The right way to stake trees
If you have lived here a while it seems like the wind blows about 30 miles an hour from the southwest for a couple of days, then we have a calm day. Then the wind blows about 30 miles an hour from the northeast for a day or two, then it is calm again, then the cycle starts all over again.
With all the wind in the valley an important gardening task is staking your trees. I have seen trees tied to walls, to homes, to other trees.
Plants do not have bones like us, but they do have a skeleton. The plant’s skeleton is found in two places. One place the skeleton is found is around each cell in the plant. Each cell is surrounded by a calcified hardened cell wall. The other place is in some special cells where the walls are extremely thick. These specialized ‘’strength’’ cells are commonly called fibers.
Commonly trees can be staked using one stake, with two stakes or with three stakes.
One method and the worst way to stake a tree is using one tree stake. When you buy a tree at a nursery, you may find it tied tightly to a single stake. This is not a healthy way to train a tree; when you remove the stake, the tree may bend over.
Don’t worry and don’t blame the nursery. Like a person with a broken arm, given some time and proper exercise, the tree will develop strength. The nurseries must grow trees against a single stake to develop a straight tree and so they are able to move the container and staked tree. The single stake found tied to a nursery tree is just like a splint, a temporary treatment planned to be removed once the tree is planted in the ground.
Using a single stake is the least expensive but the least effective method, and I would not recommend using this method. Drive the stake into the ground about one foot from the tree, best outside the planting hole into undisturbed soil. The stake should be directly between the tree and the prevailing wind. This helps hold the tree but allows the tree to develop some of its own strength. Do not ever tie the tree directly against the stake.
The second method is to use two stakes. This is a much better method to support your tree. In the two-stake method, a stake is driven into the ground approximately one foot away from the trunk on two sides of the tree again best outside the planting hole into undisturbed soil. But instead of the stakes being parallel to the wind, they should be perpendicular to the wind. This means that, because for most of the Antelope Valley the prevailing wind comes out of the southwest, the stakes should be on the north (northwest) and south (southeast). As I drive around town, the trees planted with the two-stake method seem to have the stakes parallel to the street, no matter which direction the street runs. The reason for the stakes to be perpendicular to the prevailing wind is to allow the tree to develop some strength to the wind, but still be supported. If the two stakes were parallel to the wind, the results would be the same as the one stake method but cost twice as much.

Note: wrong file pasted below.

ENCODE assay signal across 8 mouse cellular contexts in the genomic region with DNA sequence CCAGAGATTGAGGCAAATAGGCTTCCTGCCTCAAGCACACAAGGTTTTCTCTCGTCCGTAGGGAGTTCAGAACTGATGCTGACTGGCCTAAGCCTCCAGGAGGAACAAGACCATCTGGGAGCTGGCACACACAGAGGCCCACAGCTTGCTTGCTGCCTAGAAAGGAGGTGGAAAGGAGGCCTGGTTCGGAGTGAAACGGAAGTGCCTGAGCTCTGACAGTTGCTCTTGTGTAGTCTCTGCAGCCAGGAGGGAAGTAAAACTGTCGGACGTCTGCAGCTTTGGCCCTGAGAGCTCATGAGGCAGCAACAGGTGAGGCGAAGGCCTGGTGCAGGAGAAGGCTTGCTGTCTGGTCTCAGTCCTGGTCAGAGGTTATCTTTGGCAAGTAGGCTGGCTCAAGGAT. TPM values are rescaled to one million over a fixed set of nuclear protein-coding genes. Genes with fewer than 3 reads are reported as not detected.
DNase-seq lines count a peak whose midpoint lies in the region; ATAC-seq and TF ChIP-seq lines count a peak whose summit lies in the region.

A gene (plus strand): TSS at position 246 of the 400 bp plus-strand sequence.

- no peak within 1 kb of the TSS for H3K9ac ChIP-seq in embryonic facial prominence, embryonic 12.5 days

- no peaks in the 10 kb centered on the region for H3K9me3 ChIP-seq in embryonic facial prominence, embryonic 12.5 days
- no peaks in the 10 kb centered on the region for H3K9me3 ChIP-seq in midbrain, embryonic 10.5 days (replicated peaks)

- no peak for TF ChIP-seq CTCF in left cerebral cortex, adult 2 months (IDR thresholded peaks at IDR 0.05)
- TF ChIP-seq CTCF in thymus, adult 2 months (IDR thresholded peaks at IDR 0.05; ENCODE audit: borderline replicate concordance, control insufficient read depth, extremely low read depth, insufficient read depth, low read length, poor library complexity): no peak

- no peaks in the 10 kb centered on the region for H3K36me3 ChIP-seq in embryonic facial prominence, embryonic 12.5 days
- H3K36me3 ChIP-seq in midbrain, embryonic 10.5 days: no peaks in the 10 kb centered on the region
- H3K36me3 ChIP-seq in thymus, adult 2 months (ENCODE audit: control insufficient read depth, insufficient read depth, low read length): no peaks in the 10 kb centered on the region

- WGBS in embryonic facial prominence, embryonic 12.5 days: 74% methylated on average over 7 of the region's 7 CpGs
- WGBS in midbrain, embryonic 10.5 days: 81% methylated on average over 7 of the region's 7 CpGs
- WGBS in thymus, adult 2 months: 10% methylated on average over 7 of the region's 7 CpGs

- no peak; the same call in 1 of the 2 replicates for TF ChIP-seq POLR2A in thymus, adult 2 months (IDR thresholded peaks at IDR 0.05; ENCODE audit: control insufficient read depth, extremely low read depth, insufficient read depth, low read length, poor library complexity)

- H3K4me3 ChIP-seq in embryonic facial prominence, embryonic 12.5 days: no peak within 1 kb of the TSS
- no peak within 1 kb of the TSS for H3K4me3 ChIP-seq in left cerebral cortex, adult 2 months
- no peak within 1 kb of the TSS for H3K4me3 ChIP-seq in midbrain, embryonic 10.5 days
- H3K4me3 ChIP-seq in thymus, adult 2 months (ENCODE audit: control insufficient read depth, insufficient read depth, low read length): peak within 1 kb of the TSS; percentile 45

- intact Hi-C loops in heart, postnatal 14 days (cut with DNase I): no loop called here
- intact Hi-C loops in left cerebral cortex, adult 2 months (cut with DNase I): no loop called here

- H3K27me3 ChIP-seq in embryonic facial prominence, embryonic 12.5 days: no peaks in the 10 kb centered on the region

The third method of supporting trees does not even require large stakes. This method is using three wires tied from the tree to small stakes in the ground. This method is called guying. When guying a tree, it does not matter which way the wind is blowing. You drive in the stakes about five feet from the tree and in equal triangles around the tree. From the stake a wire or rope is tied to the tree about five feet up from the ground or where the branches come out of the trunk. This method is the best for the tree and is very inexpensive, but it does have problems. Unless you protect the guy wires with pipe or flags, you will walk into them or trip over them. It is difficult to mow around trees that have been guyed. If you want to guy your trees most, of the full-service nurseries carry a guying kit called a duckbill guying kit. These kits are easy to use and have all the stakes, wire and tying straps you need.
In any of the three methods, how you tie the tree to the stake is as important as how you stake the tree. The material that you tie the tree with must be flexible. If you tie your tree to a stake with rope, twine or wire it can kill the tree.
As the tree grows larger in diameter if the tying material does not expand with the increased diameter it can cut into the tree. Eventually this will stop the movement of food in the tree and can kill the tree. This process is called girdling.
In the nurseries, you will find ties made out of rubber or old tires, or spring-loaded wire surrounded by plastic hose. These ties are designed to protect your tree. (If you have trees a couple years old that are staked make sure they are not being girdled or injured). You should re-tie the tree at least every two years until the tree no longer needs to be staked. I have started using bungee straps as the tie around the tree; they stretch and give, helping the tree get stronger. The straps will usually break before the tree becomes girdled.
When you buy that tree, don’t forget the stakes and give your tree an extra start by planting the tree slightly leaning into the wind. Once your tree is planted check the stakes and ties occasionally to see if they are broken or if the ties are girdling the tree.